Lynn's Comments: This scenario wasn't part of our family history. I took this idea from another mom whose household was constantly augmented by other people's pets--as well as the occasional school mascot needing a temporary roost. Sallie and Frank had two dogs, a cat , and a parakeet, so folks needing kennel space often asked these kind folks to take in another jowl to feed.
Lynn's Comments: As kids, we were allowed to have a pet if it was very small, didn't require too much upkeep, and had a short lifespan. At first, my brother and I were host to chameleons--tiny little lizards which came from the pet shop with chains attached around their necks and a pin so you could attach them to your shirt! I don't remember them changing colour at all, but they did eat live mealworms, which was a cool thing to watch. Perhaps we overfed them or maybe we played with them too much, because they never lived very long. Fortunately, this rather barbaric way of packaging creatures is no longer permitted.
Lynn's Comments: Naming a pet or a person in a comic strip requires about the same amount of thought as naming something or someone for real. I tried to imagine what I would call a hamster--and a name beginning with "H" seemed like a good idea. "Humphrey" appealed to me both because it's not a name commonly heard, and because I liked the "Humph" sound at the beginning.... it's sort of a British "snort," an expression of contempt or dissatisfaction. You never actually hear a "humph," it is most commonly seen in print. I think in the US one might say, "harrumph!"--but this has a slightly different connotation. Ahhhh... the semantics of sound.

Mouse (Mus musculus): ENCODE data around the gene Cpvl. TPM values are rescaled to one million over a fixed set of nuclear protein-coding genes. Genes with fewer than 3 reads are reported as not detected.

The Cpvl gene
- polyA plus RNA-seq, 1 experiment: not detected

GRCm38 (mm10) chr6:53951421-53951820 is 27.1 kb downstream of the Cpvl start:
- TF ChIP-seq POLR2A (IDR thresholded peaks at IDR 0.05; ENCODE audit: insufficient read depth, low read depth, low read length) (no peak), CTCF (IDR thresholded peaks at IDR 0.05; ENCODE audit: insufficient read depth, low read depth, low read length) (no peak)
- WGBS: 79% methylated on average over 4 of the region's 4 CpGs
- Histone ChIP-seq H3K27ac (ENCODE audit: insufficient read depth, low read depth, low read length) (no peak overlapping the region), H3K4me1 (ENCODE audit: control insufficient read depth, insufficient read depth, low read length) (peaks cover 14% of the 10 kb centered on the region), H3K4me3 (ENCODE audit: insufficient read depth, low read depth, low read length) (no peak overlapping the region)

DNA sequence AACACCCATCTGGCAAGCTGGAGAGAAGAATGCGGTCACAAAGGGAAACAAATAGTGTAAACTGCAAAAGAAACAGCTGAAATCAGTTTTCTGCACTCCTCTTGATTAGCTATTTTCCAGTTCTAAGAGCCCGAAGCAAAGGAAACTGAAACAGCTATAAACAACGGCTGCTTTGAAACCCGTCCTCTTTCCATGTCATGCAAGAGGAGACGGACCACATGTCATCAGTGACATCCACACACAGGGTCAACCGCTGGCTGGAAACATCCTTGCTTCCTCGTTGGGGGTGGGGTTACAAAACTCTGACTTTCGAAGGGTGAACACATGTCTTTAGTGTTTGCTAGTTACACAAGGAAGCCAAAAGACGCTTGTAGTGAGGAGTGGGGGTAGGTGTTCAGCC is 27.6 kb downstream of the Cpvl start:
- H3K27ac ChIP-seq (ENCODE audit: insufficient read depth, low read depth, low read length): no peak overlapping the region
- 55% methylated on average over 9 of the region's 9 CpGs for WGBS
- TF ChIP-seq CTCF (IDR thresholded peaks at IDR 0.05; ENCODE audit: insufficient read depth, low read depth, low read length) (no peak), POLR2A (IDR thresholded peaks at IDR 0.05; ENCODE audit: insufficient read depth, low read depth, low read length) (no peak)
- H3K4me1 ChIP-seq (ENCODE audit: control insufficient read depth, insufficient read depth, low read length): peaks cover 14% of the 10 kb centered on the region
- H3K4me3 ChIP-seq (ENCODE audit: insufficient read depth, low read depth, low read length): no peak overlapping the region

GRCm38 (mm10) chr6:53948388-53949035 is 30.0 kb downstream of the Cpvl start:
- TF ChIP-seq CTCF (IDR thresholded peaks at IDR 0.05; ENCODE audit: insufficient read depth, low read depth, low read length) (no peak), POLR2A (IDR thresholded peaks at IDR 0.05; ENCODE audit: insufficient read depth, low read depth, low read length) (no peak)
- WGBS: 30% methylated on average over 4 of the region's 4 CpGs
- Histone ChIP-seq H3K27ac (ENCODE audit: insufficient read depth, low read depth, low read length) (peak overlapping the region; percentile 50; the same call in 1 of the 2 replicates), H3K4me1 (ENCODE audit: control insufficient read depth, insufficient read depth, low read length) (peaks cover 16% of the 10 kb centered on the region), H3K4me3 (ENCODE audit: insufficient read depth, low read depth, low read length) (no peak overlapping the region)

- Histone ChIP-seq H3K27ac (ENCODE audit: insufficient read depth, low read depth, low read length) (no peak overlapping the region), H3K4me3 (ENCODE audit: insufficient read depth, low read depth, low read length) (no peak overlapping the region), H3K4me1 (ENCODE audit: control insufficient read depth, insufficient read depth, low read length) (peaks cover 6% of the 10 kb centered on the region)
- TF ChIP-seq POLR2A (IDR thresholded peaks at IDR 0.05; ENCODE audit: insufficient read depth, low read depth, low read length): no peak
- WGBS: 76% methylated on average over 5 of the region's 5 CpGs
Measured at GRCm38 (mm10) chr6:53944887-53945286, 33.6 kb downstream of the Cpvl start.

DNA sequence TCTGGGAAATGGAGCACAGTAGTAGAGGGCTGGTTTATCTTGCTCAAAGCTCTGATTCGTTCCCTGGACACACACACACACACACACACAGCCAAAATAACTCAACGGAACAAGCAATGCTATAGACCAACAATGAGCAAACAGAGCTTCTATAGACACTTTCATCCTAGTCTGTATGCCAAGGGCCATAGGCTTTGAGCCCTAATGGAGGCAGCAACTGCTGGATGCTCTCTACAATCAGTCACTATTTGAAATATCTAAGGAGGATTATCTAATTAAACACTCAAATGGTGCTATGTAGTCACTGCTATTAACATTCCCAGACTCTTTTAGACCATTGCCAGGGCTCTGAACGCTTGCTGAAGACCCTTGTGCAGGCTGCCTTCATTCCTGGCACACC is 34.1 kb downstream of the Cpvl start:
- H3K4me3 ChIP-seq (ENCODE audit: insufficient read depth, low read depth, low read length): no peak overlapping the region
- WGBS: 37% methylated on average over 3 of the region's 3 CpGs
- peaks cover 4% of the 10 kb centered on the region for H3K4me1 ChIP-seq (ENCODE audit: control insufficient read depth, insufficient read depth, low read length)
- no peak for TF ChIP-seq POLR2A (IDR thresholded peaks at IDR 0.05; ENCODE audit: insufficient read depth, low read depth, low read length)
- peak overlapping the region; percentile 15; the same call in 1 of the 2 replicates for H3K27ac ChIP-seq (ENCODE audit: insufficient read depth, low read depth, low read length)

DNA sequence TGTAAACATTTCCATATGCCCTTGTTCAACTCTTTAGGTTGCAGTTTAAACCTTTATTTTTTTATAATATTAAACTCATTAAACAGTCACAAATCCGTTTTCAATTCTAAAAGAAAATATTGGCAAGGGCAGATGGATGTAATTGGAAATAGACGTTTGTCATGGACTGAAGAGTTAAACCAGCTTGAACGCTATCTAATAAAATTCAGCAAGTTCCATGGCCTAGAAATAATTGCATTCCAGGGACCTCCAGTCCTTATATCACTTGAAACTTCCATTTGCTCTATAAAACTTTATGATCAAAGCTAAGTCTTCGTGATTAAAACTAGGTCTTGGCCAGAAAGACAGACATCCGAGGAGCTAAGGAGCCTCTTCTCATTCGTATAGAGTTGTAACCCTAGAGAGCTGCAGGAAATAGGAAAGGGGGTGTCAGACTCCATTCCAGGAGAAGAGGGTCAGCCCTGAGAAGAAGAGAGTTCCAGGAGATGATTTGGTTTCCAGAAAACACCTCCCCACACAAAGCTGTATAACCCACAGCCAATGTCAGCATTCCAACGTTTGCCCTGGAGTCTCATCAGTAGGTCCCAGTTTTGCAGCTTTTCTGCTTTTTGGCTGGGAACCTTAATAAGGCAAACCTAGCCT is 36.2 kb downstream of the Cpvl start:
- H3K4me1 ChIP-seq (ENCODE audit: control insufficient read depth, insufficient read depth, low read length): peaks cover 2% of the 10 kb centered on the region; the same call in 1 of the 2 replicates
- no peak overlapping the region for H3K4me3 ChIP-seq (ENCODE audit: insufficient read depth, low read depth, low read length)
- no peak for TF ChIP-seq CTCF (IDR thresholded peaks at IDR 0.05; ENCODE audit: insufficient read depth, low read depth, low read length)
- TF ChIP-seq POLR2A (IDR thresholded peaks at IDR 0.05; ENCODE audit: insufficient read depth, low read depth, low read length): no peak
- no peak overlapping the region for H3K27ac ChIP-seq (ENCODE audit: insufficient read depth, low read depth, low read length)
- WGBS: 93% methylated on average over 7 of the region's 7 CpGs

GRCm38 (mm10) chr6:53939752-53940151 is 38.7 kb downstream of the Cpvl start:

Lynn's Comments: Back to my friend, Sallie. She kept the school hamster in her kitchen--the best place, she said, because she was always there, so it was safer for something so small and edible! (Her cat was always hoping for a chance to pounce on him.) I remember thinking how cute he was, but he sure could make a mess. I wouldn't have wanted the little guy in MY kitchen!
Lynn's Comments: Going back to my friend with the big heart and too many animals: The hamster had one of those transparent exercise balls, which the kids found fascinating--as did the family cat. When the hamster was not inclined to run for his pleasure, the kids encouraged him by rolling the ball themselves. I remember them saying that they wished they could ride in a ball like that, and putting myself in place of the dizzy, disoriented hamster, I thought... yeah... maybe not!
Lynn's Comments: Sallie's guest did not get away like this, but a reader told me about their hamster's disappearance. It was eventually discovered months later in a nest he had made for himself inside their couch. A rodent is a rodent after all!
Lynn's Comments: Now that I have a granddaughter to chase about, I have all the paraphernalia; including crib and highchair. Laura is just learning how to feed herself, so the above illustration says it all. Allowing for leaks, spills, and the occasional avalanche, I sometimes wish we still had our dog.... to help wash the floor beneath her.
Lynn's Comments: After a week of sawdust, nocturnal scuffling, fights over him, and the omnipresent rodent smell, Sallie was pleased to return the school hamster to his rightful home--happy in the knowledge that she would never buy one for her kids!